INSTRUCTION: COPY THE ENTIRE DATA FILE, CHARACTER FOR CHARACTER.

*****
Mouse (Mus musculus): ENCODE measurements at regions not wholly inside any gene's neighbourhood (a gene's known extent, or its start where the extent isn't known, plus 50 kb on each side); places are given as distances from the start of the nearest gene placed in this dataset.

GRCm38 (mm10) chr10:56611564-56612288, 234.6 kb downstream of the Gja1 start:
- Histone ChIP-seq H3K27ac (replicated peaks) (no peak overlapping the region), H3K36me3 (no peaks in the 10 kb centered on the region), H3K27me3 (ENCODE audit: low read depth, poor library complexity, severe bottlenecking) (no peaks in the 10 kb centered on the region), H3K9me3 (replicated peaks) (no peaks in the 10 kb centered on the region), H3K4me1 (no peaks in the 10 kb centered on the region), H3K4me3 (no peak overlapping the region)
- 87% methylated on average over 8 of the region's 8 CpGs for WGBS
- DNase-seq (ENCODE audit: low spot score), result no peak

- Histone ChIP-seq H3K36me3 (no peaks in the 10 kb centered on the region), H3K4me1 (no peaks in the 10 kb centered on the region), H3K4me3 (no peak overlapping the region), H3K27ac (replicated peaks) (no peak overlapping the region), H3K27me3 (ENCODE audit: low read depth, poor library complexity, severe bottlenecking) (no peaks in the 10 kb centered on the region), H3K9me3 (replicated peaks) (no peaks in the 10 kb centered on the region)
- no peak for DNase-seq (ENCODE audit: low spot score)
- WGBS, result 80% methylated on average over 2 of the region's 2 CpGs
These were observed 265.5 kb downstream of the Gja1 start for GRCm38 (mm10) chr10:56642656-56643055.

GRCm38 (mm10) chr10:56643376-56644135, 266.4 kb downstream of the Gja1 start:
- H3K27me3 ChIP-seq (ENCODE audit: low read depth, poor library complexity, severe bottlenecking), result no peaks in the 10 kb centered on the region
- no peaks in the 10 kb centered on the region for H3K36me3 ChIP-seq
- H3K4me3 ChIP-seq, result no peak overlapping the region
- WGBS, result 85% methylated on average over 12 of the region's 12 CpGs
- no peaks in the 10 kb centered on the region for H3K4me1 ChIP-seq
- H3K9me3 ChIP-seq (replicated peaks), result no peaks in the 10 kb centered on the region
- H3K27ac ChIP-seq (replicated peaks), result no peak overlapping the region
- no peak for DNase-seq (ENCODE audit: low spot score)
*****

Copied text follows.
Mouse (Mus musculus): ENCODE measurements at regions not wholly inside any gene's neighbourhood (a gene's known extent, or its start where the extent isn't known, plus 50 kb on each side); places are given as distances from the start of the nearest gene placed in this dataset.

GRCm38 (mm10) chr10:56611564-56612288, 234.6 kb downstream of the Gja1 start:
- Histone ChIP-seq H3K27ac (replicated peaks) (no peak overlapping the region), H3K36me3 (no peaks in the 10 kb centered on the region), H3K27me3 (ENCODE audit: low read depth, poor library complexity, severe bottlenecking) (no peaks in the 10 kb centered on the region), H3K9me3 (replicated peaks) (no peaks in the 10 kb centered on the region), H3K4me1 (no peaks in the 10 kb centered on the region), H3K4me3 (no peak overlapping the region)
- 87% methylated on average over 8 of the region's 8 CpGs for WGBS
- DNase-seq (ENCODE audit: low spot score), result no peak

- Histone ChIP-seq H3K36me3 (no peaks in the 10 kb centered on the region), H3K4me1 (no peaks in the 10 kb centered on the region), H3K4me3 (no peak overlapping the region), H3K27ac (replicated peaks) (no peak overlapping the region), H3K27me3 (ENCODE audit: low read depth, poor library complexity, severe bottlenecking) (no peaks in the 10 kb centered on the region), H3K9me3 (replicated peaks) (no peaks in the 10 kb centered on the region)
- no peak for DNase-seq (ENCODE audit: low spot score)
- WGBS, result 80% methylated on average over 2 of the region's 2 CpGs
These were observed 265.5 kb downstream of the Gja1 start for GRCm38 (mm10) chr10:56642656-56643055.

GRCm38 (mm10) chr10:56643376-56644135, 266.4 kb downstream of the Gja1 start:
- H3K27me3 ChIP-seq (ENCODE audit: low read depth, poor library complexity, severe bottlenecking), result no peaks in the 10 kb centered on the region
- no peaks in the 10 kb centered on the region for H3K36me3 ChIP-seq
- H3K4me3 ChIP-seq, result no peak overlapping the region
- WGBS, result 85% methylated on average over 12 of the region's 12 CpGs
- no peaks in the 10 kb centered on the region for H3K4me1 ChIP-seq
- H3K9me3 ChIP-seq (replicated peaks), result no peaks in the 10 kb centered on the region
- H3K27ac ChIP-seq (replicated peaks), result no peak overlapping the region
- no peak for DNase-seq (ENCODE audit: low spot score)